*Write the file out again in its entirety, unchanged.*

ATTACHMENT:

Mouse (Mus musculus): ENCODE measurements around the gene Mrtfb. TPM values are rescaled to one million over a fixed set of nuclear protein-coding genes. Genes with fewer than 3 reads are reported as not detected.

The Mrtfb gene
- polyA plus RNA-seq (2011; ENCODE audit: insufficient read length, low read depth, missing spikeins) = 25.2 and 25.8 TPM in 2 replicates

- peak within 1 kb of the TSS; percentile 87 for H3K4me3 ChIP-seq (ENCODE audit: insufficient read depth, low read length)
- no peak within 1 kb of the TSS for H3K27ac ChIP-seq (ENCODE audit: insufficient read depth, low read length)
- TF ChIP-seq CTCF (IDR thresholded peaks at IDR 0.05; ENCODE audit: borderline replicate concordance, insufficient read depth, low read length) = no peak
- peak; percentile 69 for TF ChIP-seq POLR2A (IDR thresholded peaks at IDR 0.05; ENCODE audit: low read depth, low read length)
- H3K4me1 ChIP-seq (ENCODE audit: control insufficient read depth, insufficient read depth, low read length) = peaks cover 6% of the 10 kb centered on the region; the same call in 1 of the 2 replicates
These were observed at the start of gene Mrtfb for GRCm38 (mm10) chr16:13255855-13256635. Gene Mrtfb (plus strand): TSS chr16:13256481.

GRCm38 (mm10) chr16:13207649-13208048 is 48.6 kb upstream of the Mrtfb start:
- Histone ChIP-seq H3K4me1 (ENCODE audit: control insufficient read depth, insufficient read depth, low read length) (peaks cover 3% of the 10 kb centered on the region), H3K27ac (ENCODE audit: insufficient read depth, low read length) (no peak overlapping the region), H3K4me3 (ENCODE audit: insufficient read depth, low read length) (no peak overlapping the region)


Mouse (Mus musculus): ENCODE measurements around the gene Mrtfb. TPM values are rescaled to one million over a fixed set of nuclear protein-coding genes. Genes with fewer than 3 reads are reported as not detected.

The Mrtfb gene
- polyA plus RNA-seq (2011; ENCODE audit: insufficient read length, low read depth, missing spikeins) = 25.2 and 25.8 TPM in 2 replicates

- peak within 1 kb of the TSS; percentile 87 for H3K4me3 ChIP-seq (ENCODE audit: insufficient read depth, low read length)
- no peak within 1 kb of the TSS for H3K27ac ChIP-seq (ENCODE audit: insufficient read depth, low read length)
- TF ChIP-seq CTCF (IDR thresholded peaks at IDR 0.05; ENCODE audit: borderline replicate concordance, insufficient read depth, low read length) = no peak
- peak; percentile 69 for TF ChIP-seq POLR2A (IDR thresholded peaks at IDR 0.05; ENCODE audit: low read depth, low read length)
- H3K4me1 ChIP-seq (ENCODE audit: control insufficient read depth, insufficient read depth, low read length) = peaks cover 6% of the 10 kb centered on the region; the same call in 1 of the 2 replicates
These were observed at the start of gene Mrtfb for GRCm38 (mm10) chr16:13255855-13256635. Gene Mrtfb (plus strand): TSS chr16:13256481.

GRCm38 (mm10) chr16:13207649-13208048 is 48.6 kb upstream of the Mrtfb start:
- Histone ChIP-seq H3K4me1 (ENCODE audit: control insufficient read depth, insufficient read depth, low read length) (peaks cover 3% of the 10 kb centered on the region), H3K27ac (ENCODE audit: insufficient read depth, low read length) (no peak overlapping the region), H3K4me3 (ENCODE audit: insufficient read depth, low read length) (no peak overlapping the region)